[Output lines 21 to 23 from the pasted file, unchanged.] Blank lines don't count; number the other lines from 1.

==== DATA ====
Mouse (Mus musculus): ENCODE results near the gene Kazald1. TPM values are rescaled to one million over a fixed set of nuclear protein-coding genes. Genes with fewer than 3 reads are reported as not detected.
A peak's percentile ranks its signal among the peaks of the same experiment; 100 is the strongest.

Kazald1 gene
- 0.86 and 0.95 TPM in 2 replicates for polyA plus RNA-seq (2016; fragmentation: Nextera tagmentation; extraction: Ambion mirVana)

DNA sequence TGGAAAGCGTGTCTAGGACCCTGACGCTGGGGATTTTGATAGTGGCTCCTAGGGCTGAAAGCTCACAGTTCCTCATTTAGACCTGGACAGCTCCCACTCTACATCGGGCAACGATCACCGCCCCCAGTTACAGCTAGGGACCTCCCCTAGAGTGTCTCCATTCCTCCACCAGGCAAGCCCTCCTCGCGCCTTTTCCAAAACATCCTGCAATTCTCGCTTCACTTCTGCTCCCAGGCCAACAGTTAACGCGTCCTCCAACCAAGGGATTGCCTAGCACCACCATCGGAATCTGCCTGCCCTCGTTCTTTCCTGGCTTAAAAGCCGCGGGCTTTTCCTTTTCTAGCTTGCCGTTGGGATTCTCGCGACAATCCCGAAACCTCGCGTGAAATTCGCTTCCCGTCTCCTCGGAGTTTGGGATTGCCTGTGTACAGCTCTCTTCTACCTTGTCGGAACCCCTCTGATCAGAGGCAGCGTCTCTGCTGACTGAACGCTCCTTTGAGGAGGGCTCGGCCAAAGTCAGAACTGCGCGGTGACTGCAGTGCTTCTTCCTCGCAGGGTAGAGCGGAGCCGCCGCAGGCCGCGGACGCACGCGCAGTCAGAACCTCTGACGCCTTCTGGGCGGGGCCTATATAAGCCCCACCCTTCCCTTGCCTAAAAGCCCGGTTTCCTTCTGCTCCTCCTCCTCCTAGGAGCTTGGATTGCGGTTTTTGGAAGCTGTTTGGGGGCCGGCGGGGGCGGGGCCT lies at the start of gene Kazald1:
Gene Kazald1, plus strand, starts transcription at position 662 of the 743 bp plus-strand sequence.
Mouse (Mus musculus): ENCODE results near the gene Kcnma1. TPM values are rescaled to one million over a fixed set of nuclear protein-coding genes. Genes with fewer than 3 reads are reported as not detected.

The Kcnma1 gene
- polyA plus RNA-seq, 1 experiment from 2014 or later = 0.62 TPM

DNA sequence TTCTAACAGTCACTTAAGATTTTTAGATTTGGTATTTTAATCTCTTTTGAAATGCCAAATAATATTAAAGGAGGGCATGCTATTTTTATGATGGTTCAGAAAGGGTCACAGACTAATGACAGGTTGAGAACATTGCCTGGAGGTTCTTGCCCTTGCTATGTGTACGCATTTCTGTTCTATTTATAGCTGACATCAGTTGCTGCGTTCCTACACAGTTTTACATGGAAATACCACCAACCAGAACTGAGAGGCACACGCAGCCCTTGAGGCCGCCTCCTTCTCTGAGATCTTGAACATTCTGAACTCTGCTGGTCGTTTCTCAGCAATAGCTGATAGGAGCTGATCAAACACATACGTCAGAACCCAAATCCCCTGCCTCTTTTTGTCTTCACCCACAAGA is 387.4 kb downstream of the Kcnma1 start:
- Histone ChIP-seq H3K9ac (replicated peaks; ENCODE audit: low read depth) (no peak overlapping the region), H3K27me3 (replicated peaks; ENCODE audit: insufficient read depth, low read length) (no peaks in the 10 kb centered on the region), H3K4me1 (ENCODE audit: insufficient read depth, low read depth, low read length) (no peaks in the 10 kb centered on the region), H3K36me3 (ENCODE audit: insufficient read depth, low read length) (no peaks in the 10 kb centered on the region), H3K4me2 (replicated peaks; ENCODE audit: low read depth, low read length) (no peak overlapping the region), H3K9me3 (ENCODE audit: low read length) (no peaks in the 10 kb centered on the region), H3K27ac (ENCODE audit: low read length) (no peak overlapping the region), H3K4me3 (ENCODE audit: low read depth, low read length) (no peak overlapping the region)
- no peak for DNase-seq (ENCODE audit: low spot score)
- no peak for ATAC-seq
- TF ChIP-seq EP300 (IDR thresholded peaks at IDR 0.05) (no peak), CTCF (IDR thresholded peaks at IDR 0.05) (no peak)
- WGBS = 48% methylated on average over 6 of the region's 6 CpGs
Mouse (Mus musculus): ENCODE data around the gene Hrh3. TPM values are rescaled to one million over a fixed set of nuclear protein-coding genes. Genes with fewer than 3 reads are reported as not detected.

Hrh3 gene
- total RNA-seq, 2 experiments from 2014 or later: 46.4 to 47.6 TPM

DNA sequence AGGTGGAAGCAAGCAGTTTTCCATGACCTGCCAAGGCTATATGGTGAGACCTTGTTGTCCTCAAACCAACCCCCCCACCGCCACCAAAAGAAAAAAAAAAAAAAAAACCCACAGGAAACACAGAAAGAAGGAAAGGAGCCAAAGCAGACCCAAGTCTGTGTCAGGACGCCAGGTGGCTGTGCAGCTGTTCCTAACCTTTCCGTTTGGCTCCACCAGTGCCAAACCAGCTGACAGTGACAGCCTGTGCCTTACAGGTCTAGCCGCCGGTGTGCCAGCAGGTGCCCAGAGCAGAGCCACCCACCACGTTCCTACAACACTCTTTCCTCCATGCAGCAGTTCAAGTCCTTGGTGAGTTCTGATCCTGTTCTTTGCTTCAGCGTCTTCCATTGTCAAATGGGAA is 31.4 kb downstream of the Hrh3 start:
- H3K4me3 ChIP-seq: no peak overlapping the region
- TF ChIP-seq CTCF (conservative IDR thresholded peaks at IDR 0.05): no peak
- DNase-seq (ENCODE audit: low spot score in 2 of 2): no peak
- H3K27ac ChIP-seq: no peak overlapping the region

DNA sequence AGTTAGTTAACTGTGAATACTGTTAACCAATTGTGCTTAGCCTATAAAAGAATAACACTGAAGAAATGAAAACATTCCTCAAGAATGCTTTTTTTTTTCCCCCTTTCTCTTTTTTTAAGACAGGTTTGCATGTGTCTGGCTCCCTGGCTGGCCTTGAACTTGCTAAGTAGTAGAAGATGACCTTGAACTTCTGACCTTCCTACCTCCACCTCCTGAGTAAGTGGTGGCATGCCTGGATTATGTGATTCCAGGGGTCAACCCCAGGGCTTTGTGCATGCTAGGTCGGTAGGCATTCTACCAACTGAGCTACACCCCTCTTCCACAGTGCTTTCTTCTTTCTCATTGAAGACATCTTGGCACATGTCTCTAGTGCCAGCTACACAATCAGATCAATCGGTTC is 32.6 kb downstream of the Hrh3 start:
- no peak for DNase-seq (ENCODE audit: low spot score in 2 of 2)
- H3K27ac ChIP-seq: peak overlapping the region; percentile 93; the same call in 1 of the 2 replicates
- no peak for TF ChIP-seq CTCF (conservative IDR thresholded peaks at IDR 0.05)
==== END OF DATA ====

- TF ChIP-seq CTCF (conservative IDR thresholded peaks at IDR 0.05): no peak
- DNase-seq (ENCODE audit: low spot score in 2 of 2): no peak
- H3K27ac ChIP-seq: no peak overlapping the region